I don’t quite know what it is about D&D (the owners of Skylon and a dozen other London restaurants) and me. I can only describe our relationship as that between two lovelorn teenagers; sickeningly in love one minute, bored the next, then engulfed in bitter ‘I hate you arguments’. They have this unique ability to offset the impressive flair, ambience and refinement in venues like Le Pont De La Tour...

  18. Published : Wednesday, 10th April 2013

    L'Autre Pied | Understated excellence at L’Autre Pied

    Upon entering L’Autre Pied, on a rather cold and blustery day, I noticed that it wasn’t too dissimilar to its big sister. For instance, swathes of black across a darkly lit and intimate room but there were subtle differences such as invisible table linen, which told you this was a more chilled affair. Thankfully this laid back approach did not extend to the food and by course no.2 of our tasting menu we quickly saw why it was awarded and has retained its star...

  19. As the square mile proved a mutual meeting ground, we opted for the mighty sweary’s recent venture – Bread St Kitchen. Now, when I cast my mind back to its much delayed opening, it received some pretty dire reviews that should have seen it close its kitchen almost as quickly as the customers and critics leaving it. But as its still standing and that too in such vast square footage, I’m assuming something must have changed, so off we went to break bread but mainly drink wine...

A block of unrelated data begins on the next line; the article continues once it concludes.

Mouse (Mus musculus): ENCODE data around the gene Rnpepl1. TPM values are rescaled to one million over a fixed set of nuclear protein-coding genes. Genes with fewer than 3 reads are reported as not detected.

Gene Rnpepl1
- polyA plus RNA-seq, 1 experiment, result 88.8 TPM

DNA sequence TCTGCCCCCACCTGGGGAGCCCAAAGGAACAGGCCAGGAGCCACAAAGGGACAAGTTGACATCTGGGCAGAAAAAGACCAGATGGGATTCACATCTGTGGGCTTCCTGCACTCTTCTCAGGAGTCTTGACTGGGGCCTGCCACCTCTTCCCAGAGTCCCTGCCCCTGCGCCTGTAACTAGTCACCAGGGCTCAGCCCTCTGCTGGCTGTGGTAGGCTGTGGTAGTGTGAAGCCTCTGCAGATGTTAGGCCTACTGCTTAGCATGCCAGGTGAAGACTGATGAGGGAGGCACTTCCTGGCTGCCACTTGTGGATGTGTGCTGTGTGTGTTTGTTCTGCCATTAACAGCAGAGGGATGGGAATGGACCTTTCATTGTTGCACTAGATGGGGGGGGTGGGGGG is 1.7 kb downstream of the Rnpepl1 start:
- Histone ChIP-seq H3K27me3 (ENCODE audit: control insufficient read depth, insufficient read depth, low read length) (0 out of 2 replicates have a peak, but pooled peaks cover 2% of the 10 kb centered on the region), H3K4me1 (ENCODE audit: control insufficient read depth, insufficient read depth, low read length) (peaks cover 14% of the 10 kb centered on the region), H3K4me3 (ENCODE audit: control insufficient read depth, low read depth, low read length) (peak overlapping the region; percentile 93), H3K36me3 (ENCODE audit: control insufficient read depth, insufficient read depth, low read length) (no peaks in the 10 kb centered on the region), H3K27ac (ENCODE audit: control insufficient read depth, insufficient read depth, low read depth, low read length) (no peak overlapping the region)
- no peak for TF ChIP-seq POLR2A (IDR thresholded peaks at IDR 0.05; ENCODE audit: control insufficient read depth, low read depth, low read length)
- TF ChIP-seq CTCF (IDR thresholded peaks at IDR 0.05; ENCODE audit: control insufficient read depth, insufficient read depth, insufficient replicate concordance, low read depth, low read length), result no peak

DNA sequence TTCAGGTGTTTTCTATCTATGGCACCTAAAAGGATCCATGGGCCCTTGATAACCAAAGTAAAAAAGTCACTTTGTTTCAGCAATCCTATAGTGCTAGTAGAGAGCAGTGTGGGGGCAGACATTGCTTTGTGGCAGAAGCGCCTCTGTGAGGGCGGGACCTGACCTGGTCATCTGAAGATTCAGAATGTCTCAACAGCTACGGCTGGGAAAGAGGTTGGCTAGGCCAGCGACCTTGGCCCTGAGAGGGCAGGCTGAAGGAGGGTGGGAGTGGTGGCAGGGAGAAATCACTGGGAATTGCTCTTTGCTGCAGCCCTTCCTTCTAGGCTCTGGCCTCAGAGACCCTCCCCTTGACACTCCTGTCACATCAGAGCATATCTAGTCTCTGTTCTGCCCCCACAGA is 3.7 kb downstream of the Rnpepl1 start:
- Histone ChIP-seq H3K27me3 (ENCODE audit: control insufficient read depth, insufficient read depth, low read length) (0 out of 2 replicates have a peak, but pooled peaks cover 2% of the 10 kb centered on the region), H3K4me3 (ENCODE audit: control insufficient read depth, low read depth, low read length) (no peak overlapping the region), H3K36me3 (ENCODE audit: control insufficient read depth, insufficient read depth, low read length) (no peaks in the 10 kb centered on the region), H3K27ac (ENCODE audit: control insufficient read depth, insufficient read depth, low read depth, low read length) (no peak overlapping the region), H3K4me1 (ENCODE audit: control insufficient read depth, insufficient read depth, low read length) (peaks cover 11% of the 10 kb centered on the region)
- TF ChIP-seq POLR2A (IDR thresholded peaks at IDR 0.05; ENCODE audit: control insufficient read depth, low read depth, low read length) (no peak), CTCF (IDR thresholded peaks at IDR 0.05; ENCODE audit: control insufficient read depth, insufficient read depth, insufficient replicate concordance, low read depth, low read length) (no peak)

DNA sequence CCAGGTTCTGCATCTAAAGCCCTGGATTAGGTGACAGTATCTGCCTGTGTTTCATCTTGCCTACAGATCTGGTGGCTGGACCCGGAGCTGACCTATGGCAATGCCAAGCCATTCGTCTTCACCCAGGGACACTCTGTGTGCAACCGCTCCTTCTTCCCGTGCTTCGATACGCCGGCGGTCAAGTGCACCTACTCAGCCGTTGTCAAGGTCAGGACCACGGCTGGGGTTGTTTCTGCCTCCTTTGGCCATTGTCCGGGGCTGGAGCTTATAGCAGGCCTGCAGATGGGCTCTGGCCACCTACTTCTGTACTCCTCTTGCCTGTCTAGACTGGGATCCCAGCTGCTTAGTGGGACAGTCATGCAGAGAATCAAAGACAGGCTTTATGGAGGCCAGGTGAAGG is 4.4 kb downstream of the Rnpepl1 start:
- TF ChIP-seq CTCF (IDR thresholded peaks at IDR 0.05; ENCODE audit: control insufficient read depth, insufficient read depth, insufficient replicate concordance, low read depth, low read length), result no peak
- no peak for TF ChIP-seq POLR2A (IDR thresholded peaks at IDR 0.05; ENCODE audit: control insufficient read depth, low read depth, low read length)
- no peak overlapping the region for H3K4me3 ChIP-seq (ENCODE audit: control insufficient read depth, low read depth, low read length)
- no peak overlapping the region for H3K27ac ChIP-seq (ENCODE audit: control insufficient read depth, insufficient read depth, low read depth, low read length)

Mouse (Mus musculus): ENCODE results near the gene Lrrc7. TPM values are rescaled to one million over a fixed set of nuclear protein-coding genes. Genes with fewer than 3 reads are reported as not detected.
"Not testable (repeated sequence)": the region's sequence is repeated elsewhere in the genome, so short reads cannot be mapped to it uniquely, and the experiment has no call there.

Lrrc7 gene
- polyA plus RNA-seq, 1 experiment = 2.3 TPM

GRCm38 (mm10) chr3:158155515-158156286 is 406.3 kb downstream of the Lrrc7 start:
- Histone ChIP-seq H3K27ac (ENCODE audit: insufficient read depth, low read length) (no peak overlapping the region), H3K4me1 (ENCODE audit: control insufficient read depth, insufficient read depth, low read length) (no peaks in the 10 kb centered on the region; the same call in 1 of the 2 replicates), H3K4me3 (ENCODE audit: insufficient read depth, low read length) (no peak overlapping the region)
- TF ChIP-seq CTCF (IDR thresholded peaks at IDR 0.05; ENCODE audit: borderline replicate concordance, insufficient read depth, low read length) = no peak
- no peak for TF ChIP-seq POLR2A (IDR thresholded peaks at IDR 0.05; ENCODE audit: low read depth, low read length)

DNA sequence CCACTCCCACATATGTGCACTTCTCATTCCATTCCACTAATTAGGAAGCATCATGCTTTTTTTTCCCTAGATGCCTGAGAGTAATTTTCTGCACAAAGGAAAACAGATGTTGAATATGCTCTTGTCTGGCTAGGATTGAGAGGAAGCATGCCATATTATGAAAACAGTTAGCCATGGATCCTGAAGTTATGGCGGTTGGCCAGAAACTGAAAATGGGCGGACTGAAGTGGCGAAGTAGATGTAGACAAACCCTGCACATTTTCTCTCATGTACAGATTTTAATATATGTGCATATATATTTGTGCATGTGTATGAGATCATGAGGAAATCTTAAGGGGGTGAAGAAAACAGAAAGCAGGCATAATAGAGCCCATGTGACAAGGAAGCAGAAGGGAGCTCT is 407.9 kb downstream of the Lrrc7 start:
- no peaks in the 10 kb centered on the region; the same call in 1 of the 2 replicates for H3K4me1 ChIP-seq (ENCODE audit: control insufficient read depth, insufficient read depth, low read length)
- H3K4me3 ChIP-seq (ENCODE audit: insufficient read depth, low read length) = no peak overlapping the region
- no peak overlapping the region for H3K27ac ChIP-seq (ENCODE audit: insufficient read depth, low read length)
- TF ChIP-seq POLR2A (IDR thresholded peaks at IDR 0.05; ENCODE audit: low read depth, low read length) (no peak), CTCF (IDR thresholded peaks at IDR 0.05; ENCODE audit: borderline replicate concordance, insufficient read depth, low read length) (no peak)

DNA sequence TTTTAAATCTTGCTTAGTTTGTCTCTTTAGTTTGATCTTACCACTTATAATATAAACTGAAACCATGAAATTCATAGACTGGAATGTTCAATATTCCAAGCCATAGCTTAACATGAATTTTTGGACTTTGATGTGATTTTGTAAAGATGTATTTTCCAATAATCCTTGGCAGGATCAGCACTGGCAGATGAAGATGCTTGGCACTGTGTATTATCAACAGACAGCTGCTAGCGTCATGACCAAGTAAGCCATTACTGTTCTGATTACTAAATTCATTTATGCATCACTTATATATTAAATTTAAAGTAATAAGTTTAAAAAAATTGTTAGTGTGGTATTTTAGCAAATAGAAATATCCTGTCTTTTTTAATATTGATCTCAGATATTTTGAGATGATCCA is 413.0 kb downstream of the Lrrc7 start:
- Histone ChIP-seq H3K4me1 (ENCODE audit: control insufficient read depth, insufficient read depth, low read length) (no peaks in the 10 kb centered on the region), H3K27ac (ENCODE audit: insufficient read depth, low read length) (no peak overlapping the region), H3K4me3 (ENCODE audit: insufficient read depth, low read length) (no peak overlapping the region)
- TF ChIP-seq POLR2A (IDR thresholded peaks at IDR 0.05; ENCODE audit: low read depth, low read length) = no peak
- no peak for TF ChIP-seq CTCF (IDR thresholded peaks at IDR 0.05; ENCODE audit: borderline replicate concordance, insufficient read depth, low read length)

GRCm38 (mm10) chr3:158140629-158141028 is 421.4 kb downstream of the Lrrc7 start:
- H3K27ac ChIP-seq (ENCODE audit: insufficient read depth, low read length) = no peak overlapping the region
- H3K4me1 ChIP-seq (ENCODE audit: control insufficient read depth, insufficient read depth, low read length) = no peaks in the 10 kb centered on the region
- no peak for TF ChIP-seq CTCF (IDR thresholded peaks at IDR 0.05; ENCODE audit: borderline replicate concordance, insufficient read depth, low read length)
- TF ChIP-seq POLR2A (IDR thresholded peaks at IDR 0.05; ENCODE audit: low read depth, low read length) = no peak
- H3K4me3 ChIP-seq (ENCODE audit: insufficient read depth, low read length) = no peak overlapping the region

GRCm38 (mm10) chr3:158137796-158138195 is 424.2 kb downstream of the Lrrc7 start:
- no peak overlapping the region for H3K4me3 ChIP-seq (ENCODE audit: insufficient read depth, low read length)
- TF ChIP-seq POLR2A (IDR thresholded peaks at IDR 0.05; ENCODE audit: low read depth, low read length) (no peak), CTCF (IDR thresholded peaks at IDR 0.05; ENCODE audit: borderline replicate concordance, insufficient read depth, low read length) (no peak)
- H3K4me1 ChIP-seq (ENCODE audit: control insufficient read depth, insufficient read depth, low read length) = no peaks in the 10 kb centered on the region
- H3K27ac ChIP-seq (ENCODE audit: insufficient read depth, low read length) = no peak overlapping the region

20. Published : Saturday, 6th April 2013

    Yauatcha | Yauatcha: a dim (sum) affair

    Ive spent nearly seven years making it my mission to eat out in London, and in all that time I’ve had Yauatcha on my wish list. So why have I waited this long? A crop of seriously bad reviews all focusing on one unforgivable flaw; service, or lack thereof. If you’ve read my previous rant, you’ll know that this one annoyance is enough to send me running for the hills...

  21. Published : Friday, 22nd March 2013

    Giraffe Southbank Centre | Service please

    This week a friend and I had brunch at the newly-monopolised Giraffe on the South Bank. I hadn’t been in years and we both had little sprogs attached to us, so it made sense. They also have a more than decent brunch menu. For proof (excuse the shoddy pic) see this delicious veggie Huevos Rancheros Mexican Breakfast which tasted largely fine...